Maximizing the Potential of Resource-Driven Economies
Spinning off businesses can have real advantages in creating value—if corporate executives understand how.
December 2008 | by David Delaney
Company breakups through spin-offs date back at least a hundred years. Many of the earliest and best-known ones were mandated by courts to split up monopolies, including the 1911 breakup of Standard Oil into thirty-four separate companies, as well as the 1984 breakup of AT&T into eight companies.
After the AT&T breakup, spin-offs became a more common way for companies to change their strategic direction. American Express, for example, spun off Lehman Brothers in 1994, ending its strategy of becoming a financial supermarket. In 1993, as the historical links between chemical and pharmaceutical businesses became less relevant, the British chemical company Imperial Chemical Industries spun off its pharmaceutical business as Zeneca. Recent spin-offs have reflected similar shifts. In 2008, when the integration of the production and delivery of media content didn’t lead to the anticipated benefits, Time Warner announced that it would spin off its cable television business.
Some of the major conglomerates built in the 1960s and ’70s used spin-offs to break themselves up. ITT, one of the best-known conglomerates of that era, used a double spin-off in 1995 to split itself into three companies, ITT Sheraton, Hartford Financial Services, and the remaining industrial businesses, which kept the name. A fundamental principle of corporate finance holds that a business creates the most value for shareholders and the economy as a whole when it is owned by the best—or, at least, a better—owner.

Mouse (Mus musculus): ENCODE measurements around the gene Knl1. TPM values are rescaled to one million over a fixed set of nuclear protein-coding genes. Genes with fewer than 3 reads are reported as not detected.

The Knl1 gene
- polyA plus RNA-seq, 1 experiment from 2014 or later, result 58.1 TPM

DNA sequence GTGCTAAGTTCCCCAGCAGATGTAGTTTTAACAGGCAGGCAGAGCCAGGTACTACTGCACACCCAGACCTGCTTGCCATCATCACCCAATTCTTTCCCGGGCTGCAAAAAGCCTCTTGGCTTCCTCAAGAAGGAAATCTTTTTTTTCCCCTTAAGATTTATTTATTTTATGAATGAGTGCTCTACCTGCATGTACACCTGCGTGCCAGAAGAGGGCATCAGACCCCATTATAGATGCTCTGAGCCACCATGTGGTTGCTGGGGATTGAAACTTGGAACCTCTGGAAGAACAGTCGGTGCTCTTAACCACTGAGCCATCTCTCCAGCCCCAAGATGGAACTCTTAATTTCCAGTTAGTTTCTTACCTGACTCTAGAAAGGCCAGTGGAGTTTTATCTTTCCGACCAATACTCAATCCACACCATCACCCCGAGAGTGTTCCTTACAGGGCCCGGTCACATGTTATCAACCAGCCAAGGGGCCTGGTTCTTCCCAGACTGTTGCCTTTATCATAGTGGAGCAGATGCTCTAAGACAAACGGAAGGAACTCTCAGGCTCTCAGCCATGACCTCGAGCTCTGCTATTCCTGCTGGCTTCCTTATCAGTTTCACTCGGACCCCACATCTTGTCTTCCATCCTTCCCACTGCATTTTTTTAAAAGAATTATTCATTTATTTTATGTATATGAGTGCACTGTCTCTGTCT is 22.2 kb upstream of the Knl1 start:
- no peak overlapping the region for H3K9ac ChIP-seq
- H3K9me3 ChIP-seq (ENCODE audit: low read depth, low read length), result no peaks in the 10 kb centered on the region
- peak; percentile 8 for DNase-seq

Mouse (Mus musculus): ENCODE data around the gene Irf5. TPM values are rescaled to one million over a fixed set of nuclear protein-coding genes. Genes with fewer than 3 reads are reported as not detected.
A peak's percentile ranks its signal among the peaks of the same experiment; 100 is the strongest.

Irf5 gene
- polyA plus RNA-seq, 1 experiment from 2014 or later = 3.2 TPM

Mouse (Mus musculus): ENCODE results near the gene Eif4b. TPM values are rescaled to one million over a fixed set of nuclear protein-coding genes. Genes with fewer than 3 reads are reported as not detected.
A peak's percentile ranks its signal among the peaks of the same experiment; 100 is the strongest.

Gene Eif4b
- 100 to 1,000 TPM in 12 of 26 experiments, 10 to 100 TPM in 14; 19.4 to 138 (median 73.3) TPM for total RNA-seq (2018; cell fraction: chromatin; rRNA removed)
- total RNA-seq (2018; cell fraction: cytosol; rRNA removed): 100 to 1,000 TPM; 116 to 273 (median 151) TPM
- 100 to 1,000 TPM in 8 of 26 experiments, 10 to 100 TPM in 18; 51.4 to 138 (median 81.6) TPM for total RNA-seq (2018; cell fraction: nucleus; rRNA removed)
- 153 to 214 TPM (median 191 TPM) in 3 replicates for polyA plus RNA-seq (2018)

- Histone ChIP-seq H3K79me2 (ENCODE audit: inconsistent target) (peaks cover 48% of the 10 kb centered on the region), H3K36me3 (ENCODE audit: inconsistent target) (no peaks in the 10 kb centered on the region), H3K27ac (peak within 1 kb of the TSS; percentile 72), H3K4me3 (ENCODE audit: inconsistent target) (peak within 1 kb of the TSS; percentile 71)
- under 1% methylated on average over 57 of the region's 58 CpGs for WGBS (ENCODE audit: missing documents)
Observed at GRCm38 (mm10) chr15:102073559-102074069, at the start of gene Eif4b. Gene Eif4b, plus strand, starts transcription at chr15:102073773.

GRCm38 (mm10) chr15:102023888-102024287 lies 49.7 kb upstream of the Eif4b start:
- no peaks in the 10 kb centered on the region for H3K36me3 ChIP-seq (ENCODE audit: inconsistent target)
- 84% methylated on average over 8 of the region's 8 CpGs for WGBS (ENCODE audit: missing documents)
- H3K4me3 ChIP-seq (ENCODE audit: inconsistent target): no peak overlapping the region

It takes courage to break up a company. CEOs and boards of directors often fear that investors will view asset divestitures as admissions of failed strategy—that having certain businesses under the same corporate umbrella never made sense. Many worry that shedding assets will cost a company the benefits of scale, cut into the advantages of analyst coverage, or even damage employee morale. Spin-offs in particular draw scrutiny because they shrink the size of the parent company but, unlike sales, don’t generate cash.
Such assumptions rest errantly on a “sum of the parts” calculation. For each of a company’s businesses, analysts add up assumed earnings multiple based on the multiples of industry peers. If they find that the sum of the parts is greater than the market value of the company as currently traded, they assume the market hasn’t valued the business properly. Unfortunately, these analyses often are flawed—usually because the selected peers are not actually comparable in industry, performance, or both. Once truly comparable businesses are identified, the undervaluation typically disappears.